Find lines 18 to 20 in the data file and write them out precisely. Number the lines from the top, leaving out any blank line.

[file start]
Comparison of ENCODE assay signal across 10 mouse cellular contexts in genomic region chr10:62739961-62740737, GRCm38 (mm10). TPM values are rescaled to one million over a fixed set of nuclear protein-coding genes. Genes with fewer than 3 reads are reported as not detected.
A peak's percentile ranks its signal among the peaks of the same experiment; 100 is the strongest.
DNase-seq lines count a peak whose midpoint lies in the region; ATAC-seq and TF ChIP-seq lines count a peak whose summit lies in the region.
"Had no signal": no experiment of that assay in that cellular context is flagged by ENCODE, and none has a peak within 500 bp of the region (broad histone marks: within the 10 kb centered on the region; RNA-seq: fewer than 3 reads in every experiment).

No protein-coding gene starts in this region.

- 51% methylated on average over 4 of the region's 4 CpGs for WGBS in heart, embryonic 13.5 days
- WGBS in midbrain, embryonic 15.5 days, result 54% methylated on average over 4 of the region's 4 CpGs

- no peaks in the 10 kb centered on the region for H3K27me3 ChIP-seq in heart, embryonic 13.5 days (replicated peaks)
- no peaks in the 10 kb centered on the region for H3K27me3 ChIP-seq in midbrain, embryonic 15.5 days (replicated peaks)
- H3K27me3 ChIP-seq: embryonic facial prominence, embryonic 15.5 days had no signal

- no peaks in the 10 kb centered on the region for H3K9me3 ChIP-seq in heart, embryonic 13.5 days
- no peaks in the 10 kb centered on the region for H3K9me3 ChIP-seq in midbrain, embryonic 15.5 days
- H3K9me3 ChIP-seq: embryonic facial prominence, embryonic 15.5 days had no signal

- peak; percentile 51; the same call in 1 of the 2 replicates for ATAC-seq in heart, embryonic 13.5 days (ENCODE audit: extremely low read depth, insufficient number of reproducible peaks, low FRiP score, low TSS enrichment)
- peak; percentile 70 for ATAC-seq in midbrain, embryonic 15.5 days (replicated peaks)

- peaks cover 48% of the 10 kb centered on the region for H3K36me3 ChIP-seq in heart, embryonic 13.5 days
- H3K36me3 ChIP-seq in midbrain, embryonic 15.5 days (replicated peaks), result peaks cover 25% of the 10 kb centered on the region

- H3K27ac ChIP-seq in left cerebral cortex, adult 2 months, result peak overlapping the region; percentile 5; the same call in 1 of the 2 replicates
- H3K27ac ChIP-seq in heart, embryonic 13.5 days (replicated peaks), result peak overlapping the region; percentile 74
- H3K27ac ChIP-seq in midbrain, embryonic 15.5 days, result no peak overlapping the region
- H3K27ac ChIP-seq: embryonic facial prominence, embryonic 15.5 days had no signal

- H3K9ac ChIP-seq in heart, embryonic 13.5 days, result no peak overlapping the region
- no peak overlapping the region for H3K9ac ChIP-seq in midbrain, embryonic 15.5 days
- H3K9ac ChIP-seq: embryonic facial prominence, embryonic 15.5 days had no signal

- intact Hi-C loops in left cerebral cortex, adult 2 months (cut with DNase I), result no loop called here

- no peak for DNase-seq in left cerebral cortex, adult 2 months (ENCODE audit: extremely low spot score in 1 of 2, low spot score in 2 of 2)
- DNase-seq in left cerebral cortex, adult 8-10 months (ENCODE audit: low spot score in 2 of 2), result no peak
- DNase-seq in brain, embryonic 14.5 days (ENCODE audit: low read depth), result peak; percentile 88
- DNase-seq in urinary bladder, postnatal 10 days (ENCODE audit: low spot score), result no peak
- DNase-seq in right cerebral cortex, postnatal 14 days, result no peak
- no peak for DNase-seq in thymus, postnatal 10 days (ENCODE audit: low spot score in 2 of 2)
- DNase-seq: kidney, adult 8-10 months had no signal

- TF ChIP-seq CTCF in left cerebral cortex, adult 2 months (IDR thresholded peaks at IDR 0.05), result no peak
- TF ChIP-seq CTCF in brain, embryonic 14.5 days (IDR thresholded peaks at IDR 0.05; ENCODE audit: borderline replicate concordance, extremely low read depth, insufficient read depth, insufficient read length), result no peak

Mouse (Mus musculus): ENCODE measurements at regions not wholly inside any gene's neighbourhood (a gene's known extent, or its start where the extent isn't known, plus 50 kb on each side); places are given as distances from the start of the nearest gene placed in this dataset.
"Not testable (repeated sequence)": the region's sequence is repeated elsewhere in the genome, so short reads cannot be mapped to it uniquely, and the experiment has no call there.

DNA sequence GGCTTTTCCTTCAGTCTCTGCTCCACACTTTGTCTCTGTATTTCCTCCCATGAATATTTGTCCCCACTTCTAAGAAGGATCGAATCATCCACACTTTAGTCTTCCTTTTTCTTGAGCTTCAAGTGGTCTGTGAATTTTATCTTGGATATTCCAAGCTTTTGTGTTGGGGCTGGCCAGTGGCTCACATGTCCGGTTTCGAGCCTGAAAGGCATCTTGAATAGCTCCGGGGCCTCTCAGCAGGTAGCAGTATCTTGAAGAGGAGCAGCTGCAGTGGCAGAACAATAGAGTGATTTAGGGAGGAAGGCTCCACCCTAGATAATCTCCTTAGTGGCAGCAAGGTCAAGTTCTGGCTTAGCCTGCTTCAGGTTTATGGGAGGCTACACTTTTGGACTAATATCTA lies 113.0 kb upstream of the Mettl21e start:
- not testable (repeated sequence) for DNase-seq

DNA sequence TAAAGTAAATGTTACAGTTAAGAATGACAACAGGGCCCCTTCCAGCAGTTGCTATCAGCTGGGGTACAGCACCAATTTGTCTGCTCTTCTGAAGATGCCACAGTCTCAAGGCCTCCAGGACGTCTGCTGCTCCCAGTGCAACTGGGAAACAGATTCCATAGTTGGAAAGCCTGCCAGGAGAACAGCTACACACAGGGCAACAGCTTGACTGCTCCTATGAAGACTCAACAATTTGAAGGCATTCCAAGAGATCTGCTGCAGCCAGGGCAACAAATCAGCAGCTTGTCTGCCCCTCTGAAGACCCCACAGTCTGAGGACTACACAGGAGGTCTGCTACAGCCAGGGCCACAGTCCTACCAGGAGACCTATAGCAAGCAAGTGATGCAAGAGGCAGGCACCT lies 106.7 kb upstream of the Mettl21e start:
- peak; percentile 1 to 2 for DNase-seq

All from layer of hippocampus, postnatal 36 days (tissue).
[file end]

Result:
- H3K27ac ChIP-seq in left cerebral cortex, adult 2 months, result peak overlapping the region; percentile 5; the same call in 1 of the 2 replicates
- H3K27ac ChIP-seq in heart, embryonic 13.5 days (replicated peaks), result peak overlapping the region; percentile 74
- H3K27ac ChIP-seq in midbrain, embryonic 15.5 days, result no peak overlapping the region